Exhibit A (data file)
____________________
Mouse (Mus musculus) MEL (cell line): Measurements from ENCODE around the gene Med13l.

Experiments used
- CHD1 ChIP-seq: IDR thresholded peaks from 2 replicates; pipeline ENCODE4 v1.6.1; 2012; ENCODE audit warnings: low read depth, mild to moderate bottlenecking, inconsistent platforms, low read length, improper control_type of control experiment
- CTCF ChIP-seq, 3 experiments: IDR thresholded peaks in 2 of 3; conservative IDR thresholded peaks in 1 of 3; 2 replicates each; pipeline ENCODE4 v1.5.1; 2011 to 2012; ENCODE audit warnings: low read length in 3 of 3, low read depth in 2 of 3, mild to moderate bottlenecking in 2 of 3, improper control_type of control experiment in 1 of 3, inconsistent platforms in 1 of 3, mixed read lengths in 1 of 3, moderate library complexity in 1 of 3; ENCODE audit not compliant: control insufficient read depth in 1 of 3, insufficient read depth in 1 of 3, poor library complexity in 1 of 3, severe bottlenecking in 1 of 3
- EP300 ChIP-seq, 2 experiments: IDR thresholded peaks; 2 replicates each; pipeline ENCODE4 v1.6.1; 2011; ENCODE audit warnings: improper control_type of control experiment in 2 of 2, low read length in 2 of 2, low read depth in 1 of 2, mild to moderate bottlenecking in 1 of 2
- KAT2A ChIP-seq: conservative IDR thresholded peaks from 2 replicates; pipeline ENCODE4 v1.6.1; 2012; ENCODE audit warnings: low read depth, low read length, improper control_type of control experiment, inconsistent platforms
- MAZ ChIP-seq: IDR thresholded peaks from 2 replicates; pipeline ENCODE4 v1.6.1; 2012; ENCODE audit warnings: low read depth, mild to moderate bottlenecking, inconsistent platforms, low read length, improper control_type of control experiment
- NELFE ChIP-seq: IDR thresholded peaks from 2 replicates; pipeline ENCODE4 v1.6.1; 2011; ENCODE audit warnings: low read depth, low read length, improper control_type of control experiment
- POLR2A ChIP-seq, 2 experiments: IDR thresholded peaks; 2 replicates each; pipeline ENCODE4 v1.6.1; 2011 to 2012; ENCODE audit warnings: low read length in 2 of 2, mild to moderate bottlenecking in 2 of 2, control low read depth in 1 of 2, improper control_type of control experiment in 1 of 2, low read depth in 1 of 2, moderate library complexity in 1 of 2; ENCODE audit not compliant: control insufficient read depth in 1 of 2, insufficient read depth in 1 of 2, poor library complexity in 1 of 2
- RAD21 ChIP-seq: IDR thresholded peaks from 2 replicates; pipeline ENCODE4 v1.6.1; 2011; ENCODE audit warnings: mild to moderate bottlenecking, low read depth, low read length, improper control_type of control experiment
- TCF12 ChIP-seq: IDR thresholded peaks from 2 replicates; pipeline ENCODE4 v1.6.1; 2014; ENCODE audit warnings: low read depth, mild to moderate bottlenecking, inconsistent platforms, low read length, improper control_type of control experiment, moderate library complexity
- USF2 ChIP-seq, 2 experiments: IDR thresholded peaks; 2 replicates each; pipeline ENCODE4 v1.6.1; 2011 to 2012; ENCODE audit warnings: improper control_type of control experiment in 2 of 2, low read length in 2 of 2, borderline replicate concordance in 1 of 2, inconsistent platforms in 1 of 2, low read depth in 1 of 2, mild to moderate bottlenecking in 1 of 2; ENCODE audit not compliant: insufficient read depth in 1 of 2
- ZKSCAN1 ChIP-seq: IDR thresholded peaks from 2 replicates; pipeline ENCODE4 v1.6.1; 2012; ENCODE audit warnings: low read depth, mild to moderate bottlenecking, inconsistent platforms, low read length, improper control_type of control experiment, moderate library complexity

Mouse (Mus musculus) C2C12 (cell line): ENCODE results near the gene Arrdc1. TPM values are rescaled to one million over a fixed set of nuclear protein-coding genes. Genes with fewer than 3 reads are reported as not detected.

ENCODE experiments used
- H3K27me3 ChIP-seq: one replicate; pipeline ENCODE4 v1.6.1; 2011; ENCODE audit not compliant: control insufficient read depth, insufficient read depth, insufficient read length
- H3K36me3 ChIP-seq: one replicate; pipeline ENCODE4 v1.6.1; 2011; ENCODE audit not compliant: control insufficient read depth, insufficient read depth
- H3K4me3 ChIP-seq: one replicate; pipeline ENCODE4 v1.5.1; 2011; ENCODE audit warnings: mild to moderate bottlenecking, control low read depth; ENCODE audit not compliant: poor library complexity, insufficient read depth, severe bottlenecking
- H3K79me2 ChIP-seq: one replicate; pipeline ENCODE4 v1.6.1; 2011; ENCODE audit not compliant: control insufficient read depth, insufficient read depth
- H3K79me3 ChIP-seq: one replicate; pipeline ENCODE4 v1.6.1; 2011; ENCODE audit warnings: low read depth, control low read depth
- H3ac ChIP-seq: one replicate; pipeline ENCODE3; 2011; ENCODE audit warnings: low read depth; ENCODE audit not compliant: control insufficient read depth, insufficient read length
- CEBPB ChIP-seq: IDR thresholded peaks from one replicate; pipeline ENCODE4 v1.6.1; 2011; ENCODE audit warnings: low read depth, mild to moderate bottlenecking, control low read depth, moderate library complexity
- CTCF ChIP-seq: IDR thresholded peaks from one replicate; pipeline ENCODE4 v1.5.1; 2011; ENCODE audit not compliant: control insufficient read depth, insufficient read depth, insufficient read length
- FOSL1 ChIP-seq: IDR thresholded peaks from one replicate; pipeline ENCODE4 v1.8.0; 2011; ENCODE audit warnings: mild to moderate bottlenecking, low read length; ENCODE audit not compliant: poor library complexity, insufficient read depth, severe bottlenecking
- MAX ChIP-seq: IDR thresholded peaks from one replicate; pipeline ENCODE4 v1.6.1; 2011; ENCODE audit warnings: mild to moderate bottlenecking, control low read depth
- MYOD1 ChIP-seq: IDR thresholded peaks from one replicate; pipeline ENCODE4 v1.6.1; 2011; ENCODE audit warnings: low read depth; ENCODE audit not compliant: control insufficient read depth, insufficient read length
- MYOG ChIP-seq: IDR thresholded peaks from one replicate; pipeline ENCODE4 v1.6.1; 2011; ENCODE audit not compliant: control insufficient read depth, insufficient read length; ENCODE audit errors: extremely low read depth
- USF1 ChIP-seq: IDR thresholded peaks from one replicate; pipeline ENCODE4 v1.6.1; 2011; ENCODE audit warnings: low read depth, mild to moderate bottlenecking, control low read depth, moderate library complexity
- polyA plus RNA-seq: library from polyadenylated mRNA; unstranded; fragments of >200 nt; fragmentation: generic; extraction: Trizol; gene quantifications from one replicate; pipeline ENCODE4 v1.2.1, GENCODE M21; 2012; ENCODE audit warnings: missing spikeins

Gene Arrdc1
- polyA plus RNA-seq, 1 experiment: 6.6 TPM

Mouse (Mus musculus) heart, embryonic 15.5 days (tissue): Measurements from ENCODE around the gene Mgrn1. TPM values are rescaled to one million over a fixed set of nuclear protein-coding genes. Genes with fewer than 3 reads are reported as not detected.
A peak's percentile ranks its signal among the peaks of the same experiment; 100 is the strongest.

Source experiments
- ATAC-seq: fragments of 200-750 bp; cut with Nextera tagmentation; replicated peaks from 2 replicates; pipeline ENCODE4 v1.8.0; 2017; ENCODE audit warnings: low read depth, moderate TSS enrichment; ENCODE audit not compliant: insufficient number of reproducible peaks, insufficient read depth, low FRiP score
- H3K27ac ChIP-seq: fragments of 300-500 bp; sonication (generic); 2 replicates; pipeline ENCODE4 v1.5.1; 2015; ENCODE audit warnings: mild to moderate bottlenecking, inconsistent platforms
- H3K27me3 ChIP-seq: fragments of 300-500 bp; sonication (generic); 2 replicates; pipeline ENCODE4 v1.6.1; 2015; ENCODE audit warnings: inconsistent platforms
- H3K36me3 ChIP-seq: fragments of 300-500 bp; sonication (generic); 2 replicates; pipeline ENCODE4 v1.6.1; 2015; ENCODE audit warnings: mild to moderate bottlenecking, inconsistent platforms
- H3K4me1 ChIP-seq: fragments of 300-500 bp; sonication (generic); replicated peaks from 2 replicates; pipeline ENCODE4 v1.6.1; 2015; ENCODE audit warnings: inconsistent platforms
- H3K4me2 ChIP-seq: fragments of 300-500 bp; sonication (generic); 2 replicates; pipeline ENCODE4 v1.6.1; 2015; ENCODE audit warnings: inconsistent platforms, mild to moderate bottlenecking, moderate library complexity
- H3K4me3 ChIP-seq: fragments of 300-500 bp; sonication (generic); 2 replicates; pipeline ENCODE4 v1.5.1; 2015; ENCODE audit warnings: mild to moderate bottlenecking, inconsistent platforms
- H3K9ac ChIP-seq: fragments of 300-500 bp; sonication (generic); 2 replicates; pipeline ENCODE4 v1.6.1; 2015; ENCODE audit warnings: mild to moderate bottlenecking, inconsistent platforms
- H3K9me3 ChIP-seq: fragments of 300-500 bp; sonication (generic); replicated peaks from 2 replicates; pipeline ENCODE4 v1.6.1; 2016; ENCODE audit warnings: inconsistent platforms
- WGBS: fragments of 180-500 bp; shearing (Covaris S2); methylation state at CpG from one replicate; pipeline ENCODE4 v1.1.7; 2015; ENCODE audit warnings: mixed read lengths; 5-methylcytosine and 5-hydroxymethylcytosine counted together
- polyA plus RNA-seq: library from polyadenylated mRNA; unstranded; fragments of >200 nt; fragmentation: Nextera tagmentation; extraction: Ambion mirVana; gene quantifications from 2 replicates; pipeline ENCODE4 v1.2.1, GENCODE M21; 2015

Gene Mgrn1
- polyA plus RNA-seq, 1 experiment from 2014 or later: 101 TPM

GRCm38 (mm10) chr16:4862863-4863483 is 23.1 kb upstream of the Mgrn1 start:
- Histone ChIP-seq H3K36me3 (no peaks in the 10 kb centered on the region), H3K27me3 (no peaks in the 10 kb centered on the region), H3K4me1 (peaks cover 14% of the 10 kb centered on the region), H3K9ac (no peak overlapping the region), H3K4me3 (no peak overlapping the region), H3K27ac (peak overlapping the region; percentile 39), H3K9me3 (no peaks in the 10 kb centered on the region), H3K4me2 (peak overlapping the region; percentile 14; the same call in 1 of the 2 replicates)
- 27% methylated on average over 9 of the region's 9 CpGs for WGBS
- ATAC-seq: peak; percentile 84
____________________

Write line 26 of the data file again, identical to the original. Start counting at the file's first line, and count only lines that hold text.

- MYOD1 ChIP-seq: IDR thresholded peaks from one replicate; pipeline ENCODE4 v1.6.1; 2011; ENCODE audit warnings: low read depth; ENCODE audit not compliant: control insufficient read depth, insufficient read length